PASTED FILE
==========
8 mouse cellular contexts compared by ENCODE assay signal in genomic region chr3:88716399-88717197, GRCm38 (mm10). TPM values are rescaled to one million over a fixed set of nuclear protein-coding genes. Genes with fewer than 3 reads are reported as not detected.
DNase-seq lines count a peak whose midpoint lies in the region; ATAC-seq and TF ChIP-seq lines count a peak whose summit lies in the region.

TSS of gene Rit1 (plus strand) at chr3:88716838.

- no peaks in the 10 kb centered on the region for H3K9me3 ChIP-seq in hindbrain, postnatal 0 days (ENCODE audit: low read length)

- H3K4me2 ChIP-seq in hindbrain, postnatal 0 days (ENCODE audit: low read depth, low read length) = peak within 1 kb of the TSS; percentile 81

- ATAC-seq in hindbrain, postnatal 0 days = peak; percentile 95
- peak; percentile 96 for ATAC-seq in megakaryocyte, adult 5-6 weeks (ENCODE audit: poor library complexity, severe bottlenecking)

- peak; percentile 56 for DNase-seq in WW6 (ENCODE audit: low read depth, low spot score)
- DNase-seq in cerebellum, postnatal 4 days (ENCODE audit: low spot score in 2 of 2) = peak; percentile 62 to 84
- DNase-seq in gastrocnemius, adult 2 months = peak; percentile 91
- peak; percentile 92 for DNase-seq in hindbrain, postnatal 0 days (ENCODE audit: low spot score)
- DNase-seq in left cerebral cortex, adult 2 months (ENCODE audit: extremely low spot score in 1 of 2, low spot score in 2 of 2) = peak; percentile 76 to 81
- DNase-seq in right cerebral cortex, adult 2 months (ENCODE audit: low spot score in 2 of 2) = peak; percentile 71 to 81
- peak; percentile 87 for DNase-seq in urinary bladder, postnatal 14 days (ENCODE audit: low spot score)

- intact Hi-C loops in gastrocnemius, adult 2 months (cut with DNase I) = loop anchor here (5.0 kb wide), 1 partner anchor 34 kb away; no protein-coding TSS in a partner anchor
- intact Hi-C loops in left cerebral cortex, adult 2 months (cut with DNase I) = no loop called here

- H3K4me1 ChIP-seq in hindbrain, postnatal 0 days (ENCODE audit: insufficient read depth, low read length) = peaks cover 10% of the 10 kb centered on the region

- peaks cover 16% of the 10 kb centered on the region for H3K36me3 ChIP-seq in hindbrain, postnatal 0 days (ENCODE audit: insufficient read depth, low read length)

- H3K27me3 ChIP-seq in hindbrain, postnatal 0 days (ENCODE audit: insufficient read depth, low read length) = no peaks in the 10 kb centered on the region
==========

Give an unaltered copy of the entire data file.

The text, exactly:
8 mouse cellular contexts compared by ENCODE assay signal in genomic region chr3:88716399-88717197, GRCm38 (mm10). TPM values are rescaled to one million over a fixed set of nuclear protein-coding genes. Genes with fewer than 3 reads are reported as not detected.
DNase-seq lines count a peak whose midpoint lies in the region; ATAC-seq and TF ChIP-seq lines count a peak whose summit lies in the region.

TSS of gene Rit1 (plus strand) at chr3:88716838.

- no peaks in the 10 kb centered on the region for H3K9me3 ChIP-seq in hindbrain, postnatal 0 days (ENCODE audit: low read length)

- H3K4me2 ChIP-seq in hindbrain, postnatal 0 days (ENCODE audit: low read depth, low read length) = peak within 1 kb of the TSS; percentile 81

- ATAC-seq in hindbrain, postnatal 0 days = peak; percentile 95
- peak; percentile 96 for ATAC-seq in megakaryocyte, adult 5-6 weeks (ENCODE audit: poor library complexity, severe bottlenecking)

- peak; percentile 56 for DNase-seq in WW6 (ENCODE audit: low read depth, low spot score)
- DNase-seq in cerebellum, postnatal 4 days (ENCODE audit: low spot score in 2 of 2) = peak; percentile 62 to 84
- DNase-seq in gastrocnemius, adult 2 months = peak; percentile 91
- peak; percentile 92 for DNase-seq in hindbrain, postnatal 0 days (ENCODE audit: low spot score)
- DNase-seq in left cerebral cortex, adult 2 months (ENCODE audit: extremely low spot score in 1 of 2, low spot score in 2 of 2) = peak; percentile 76 to 81
- DNase-seq in right cerebral cortex, adult 2 months (ENCODE audit: low spot score in 2 of 2) = peak; percentile 71 to 81
- peak; percentile 87 for DNase-seq in urinary bladder, postnatal 14 days (ENCODE audit: low spot score)

- intact Hi-C loops in gastrocnemius, adult 2 months (cut with DNase I) = loop anchor here (5.0 kb wide), 1 partner anchor 34 kb away; no protein-coding TSS in a partner anchor
- intact Hi-C loops in left cerebral cortex, adult 2 months (cut with DNase I) = no loop called here

- H3K4me1 ChIP-seq in hindbrain, postnatal 0 days (ENCODE audit: insufficient read depth, low read length) = peaks cover 10% of the 10 kb centered on the region

- peaks cover 16% of the 10 kb centered on the region for H3K36me3 ChIP-seq in hindbrain, postnatal 0 days (ENCODE audit: insufficient read depth, low read length)

- H3K27me3 ChIP-seq in hindbrain, postnatal 0 days (ENCODE audit: insufficient read depth, low read length) = no peaks in the 10 kb centered on the region